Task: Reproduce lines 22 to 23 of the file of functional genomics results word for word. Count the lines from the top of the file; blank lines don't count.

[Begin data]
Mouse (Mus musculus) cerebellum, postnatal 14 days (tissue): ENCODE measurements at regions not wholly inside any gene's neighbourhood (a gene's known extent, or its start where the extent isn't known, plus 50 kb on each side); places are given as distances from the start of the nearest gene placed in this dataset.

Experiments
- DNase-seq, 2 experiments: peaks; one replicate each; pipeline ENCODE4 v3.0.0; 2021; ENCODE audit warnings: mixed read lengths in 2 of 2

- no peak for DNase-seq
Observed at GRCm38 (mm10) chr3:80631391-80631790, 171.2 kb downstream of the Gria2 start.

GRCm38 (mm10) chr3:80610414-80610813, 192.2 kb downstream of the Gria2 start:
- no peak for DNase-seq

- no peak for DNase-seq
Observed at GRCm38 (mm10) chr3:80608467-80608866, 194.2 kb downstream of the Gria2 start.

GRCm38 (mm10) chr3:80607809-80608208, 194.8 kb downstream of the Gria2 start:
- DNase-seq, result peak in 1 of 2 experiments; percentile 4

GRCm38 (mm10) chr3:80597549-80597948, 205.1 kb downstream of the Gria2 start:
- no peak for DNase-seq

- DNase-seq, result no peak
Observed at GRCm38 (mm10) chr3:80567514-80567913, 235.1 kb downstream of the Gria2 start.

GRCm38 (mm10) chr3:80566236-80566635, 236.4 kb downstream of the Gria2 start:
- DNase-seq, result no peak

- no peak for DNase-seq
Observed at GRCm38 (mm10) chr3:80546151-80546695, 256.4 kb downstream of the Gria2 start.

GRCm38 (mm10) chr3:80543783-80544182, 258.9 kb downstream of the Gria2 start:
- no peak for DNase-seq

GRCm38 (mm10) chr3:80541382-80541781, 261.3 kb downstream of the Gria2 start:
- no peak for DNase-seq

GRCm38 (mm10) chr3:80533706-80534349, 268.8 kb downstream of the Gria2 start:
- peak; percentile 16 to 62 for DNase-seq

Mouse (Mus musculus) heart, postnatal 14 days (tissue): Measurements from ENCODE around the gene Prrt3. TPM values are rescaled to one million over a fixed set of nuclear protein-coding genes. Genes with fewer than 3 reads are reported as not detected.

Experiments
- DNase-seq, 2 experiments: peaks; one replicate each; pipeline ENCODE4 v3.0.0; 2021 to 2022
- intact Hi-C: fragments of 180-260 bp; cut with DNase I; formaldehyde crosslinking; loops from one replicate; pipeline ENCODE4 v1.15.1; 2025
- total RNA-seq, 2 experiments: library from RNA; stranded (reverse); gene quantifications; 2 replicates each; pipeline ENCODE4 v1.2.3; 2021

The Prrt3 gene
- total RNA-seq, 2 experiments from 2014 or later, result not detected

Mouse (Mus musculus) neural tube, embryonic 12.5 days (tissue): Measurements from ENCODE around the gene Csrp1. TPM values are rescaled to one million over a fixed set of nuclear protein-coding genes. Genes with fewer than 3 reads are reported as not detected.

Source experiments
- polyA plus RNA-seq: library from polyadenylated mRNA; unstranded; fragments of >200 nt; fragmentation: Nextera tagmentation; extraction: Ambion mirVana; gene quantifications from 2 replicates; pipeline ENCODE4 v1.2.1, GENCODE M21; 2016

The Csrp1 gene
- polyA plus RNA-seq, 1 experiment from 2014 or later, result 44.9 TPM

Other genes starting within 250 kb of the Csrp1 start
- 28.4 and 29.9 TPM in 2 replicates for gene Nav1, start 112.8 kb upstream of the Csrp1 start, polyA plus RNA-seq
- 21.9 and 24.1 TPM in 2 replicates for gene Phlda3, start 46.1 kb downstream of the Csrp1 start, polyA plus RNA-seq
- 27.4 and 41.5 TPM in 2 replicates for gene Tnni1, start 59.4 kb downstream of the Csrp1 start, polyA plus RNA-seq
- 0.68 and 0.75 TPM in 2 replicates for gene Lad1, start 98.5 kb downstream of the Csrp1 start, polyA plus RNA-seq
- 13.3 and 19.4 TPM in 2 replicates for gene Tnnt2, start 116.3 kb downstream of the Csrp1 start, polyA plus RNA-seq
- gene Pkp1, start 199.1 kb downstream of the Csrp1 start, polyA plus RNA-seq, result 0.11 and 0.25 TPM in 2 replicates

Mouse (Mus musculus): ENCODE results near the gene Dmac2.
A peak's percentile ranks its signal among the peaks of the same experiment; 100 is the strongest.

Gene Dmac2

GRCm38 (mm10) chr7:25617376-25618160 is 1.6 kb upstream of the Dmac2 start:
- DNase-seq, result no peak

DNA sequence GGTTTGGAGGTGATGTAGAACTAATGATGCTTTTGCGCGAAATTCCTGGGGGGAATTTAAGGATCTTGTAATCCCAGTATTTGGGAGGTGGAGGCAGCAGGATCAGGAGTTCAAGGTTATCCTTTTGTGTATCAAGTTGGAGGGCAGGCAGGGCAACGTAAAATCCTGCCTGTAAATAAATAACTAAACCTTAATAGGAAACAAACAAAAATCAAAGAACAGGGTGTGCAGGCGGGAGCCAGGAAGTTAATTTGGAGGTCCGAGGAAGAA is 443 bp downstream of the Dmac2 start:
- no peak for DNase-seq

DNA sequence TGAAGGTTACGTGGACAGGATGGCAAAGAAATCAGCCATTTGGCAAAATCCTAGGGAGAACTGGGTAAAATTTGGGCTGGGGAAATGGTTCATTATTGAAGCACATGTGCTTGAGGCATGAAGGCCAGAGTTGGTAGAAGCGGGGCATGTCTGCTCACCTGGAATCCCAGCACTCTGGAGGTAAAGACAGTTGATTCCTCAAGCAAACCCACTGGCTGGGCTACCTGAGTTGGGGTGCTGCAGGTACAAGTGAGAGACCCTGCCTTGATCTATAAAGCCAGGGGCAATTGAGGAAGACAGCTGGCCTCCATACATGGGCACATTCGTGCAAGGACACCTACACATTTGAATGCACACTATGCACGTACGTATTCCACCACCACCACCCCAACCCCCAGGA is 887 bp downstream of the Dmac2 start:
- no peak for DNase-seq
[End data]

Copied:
GRCm38 (mm10) chr3:80541382-80541781, 261.3 kb downstream of the Gria2 start:
- no peak for DNase-seq